Letter Sound Learning

A key to early literacy success

09/03/2009  |  BRENDA LARSON
literacy
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According to the Report of the National Reading Panel, “an essential part of the process for beginners involves learning the alphabetic system, that is, letter-sound correspondences and spelling patterns, and learning how to apply this knowledge in their reading.” For children to be successful readers, they must develop a strong foundation in letter-sound correspondence.   

In 34 years as a Remedial Reading/Learning Assistance Teacher, I consistently worked with children who struggled to learn their letter sounds. Armed with the knowledge that the majority of individuals are visual learners, I started drawing pictures in the shape of the letters to give children a visual cue to remember. Not only did the students show improved mastery of their sounds, they were also able to retrieve the shape of the letter by remembering the picture cue — spelling and printing improved as well. 

With Itchy’s Alphabet, children are given a “picture” of each letter which connects the shape and the sound in a way that is readily remembered.  Another alphabet may use ‘moon’or ‘monkey’for the letter ‘m’. When children visualize these key word pictures, they are not reminded of the shape of ‘m’ — Itchy’s ‘mountains’ give them “the picture” as well as the sound. One skill complements the other and learning occurs at a faster rate, with greater retention. Itchy’s Alphabet is a complete, systematic approach to teaching the letter sounds

Itchy’s Alphabet focuses on the lower case letters and letter sounds. While recognizing that upper case letters and names must be learned, I want the children to be working with the forms of the letters they will be encountering in both reading and writing. There is a belief that it is easier to learn the upper case letters.  However, when we look closely, over half of the upper case and lower case letters are either identical or extremely close in formation and the rest are simply different combinations of lines and circles, whether upper or lower case.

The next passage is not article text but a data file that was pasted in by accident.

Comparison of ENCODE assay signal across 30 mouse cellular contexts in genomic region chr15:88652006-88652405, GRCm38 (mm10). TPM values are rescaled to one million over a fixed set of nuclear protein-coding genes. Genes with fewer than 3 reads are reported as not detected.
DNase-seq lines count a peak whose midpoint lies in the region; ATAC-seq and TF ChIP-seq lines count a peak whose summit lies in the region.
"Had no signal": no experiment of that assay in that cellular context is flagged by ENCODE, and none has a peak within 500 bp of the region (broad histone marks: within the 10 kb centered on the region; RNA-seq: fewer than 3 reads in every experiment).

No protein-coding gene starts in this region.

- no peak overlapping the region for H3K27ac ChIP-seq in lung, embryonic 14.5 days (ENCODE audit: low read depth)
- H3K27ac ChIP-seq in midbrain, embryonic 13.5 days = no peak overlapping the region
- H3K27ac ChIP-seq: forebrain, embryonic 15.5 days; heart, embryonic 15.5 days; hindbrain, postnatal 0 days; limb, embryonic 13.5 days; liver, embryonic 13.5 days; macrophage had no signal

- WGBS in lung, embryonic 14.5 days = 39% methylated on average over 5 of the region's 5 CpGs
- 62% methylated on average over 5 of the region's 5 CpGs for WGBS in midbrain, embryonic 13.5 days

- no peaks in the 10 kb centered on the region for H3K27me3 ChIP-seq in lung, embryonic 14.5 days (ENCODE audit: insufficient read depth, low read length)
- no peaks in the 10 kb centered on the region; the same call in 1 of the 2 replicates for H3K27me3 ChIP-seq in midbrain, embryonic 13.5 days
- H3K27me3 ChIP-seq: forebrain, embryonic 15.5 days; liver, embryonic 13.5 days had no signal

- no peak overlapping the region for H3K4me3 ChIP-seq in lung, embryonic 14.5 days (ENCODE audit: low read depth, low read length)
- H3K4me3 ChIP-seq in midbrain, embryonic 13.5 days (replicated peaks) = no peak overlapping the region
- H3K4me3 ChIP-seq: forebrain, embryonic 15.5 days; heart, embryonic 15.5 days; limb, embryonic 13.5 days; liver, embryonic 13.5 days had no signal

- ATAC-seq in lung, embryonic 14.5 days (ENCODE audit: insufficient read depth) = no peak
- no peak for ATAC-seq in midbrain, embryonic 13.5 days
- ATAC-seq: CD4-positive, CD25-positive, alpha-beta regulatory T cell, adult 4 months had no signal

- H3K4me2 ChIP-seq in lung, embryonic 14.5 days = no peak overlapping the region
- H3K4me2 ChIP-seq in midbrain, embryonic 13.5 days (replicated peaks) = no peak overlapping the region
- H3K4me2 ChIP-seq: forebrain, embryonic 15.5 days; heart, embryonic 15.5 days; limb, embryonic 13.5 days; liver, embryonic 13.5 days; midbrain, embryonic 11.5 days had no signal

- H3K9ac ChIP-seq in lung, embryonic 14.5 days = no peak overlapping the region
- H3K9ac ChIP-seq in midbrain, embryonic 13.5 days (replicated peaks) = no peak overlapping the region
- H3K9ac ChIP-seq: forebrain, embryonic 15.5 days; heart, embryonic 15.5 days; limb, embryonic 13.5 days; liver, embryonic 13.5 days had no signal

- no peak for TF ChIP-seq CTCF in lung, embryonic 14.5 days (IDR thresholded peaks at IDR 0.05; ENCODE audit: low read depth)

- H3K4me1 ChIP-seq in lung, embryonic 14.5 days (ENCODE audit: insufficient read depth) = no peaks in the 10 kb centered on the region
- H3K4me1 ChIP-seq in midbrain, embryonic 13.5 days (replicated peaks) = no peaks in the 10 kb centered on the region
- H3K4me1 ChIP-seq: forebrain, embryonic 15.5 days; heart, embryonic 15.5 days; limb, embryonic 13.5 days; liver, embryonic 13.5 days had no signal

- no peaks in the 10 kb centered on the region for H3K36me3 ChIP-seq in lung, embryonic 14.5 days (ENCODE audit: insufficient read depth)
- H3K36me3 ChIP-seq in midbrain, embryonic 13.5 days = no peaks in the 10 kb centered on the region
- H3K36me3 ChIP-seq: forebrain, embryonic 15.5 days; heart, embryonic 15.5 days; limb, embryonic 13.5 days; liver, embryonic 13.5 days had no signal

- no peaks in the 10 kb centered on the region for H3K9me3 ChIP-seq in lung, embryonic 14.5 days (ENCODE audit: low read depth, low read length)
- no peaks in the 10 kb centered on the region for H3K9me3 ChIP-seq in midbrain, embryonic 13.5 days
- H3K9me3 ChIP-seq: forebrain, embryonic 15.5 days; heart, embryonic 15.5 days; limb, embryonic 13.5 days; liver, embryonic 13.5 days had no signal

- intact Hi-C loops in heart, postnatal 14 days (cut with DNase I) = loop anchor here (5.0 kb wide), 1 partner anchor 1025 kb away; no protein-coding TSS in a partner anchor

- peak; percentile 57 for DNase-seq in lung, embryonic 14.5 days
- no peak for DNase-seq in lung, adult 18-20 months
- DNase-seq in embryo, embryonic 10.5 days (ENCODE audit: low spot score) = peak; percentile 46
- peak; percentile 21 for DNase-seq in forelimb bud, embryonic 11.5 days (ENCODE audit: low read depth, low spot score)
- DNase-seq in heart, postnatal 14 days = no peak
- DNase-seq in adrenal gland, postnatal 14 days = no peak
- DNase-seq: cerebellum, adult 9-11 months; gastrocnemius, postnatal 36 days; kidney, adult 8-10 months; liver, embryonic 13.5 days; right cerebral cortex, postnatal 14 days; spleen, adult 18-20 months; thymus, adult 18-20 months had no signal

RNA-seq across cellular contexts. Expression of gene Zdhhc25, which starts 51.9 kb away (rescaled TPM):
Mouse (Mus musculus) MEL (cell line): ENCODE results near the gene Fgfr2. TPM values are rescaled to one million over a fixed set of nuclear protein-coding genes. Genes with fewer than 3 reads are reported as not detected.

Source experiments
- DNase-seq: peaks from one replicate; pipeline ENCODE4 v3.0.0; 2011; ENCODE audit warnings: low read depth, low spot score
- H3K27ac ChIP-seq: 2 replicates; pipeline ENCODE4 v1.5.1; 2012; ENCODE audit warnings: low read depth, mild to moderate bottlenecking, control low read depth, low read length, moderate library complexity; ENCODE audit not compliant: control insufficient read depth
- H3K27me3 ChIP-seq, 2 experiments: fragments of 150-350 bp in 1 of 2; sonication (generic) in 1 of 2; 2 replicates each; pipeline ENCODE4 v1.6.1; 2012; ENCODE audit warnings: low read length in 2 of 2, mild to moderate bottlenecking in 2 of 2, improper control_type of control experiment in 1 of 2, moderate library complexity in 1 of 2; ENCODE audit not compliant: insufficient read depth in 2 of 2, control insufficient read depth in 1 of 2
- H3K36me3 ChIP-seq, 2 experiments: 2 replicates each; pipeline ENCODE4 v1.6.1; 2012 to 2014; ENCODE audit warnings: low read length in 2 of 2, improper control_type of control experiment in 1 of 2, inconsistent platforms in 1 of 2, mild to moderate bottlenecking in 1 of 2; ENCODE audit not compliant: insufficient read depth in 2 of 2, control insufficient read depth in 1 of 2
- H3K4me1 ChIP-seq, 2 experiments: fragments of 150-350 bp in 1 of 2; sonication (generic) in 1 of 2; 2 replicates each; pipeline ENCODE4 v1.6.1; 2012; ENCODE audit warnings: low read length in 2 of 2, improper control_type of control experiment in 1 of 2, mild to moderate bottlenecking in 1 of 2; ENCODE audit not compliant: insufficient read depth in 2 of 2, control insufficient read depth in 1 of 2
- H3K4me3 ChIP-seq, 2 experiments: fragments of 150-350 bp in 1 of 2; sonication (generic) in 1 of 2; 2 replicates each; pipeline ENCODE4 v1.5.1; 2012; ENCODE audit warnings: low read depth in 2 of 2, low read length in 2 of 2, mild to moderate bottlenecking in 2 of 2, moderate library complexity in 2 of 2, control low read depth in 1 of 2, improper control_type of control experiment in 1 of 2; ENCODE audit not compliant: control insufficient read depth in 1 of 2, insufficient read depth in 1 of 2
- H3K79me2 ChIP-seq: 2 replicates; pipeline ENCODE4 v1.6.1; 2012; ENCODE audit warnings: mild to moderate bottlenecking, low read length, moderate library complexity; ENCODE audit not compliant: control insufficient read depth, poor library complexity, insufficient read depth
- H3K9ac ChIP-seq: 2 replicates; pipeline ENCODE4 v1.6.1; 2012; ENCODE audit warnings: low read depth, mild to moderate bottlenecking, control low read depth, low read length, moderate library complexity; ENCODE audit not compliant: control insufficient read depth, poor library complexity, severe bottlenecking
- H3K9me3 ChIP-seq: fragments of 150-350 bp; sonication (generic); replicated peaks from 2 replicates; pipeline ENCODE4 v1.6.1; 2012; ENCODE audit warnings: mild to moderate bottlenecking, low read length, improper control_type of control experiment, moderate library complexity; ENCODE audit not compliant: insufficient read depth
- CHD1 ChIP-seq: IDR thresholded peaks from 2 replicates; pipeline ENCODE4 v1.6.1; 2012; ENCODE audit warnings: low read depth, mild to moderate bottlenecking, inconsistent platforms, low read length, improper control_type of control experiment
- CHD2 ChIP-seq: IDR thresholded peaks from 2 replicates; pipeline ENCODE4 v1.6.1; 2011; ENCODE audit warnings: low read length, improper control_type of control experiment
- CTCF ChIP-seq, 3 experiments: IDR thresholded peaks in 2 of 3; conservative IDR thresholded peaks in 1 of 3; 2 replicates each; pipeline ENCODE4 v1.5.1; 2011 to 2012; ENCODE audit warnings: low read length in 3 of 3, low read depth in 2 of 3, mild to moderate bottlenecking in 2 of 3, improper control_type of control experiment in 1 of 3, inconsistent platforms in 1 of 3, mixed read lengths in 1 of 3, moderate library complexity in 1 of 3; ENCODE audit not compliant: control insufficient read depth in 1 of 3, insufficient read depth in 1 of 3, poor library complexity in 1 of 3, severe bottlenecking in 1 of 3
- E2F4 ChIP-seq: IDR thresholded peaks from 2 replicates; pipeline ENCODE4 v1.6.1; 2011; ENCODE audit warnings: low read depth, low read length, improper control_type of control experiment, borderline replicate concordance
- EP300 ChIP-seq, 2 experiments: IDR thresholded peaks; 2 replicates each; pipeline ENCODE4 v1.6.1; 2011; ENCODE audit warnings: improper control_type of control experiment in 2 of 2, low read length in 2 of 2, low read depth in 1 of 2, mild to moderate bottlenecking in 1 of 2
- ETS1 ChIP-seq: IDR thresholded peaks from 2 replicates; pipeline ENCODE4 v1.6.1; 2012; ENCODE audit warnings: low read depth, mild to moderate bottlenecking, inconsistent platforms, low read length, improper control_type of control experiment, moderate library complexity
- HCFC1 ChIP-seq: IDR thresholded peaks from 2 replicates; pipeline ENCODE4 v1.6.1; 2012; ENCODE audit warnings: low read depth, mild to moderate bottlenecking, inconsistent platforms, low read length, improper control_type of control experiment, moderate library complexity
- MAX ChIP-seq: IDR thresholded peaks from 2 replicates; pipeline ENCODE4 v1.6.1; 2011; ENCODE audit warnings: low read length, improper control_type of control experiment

In the 1998 joint position statement of the International Reading Association (IRA) and the National Association for the Education of Young Children (NAEYC), they state, “A fundamental insight developed in children’s early years through instruction is the alphabetic principle, the understanding that there is a systematic relationship between letters and sounds (Adams 1990). The research of Gibson and Levin (1975) indicates that the shapes of letters are learned by distinguishing one character from another by its type of spatial features. Teachers will often involve children in comparing letter shapes, helping them to differentiate a number of letters visually. Alphabet books and alphabet puzzles in which children can see and compare letters may be a key to efficient and easy learning.” Itchy’s Alphabet picture cues reinforce the spatial features of each letter by providing children with a visual cue, thus significantly enhancing their learning and establishing the foundation of success in Early Literacy.

Brenda Larson recently retired after more than 34 years in the British Columbia public school system. Most of her career has been spent in the area of Learning Assistance, providing support to regular education students struggling with various aspects of their learning. Visit
www.itchysalphabet.com or contact Larson directly at 877-368-7890.
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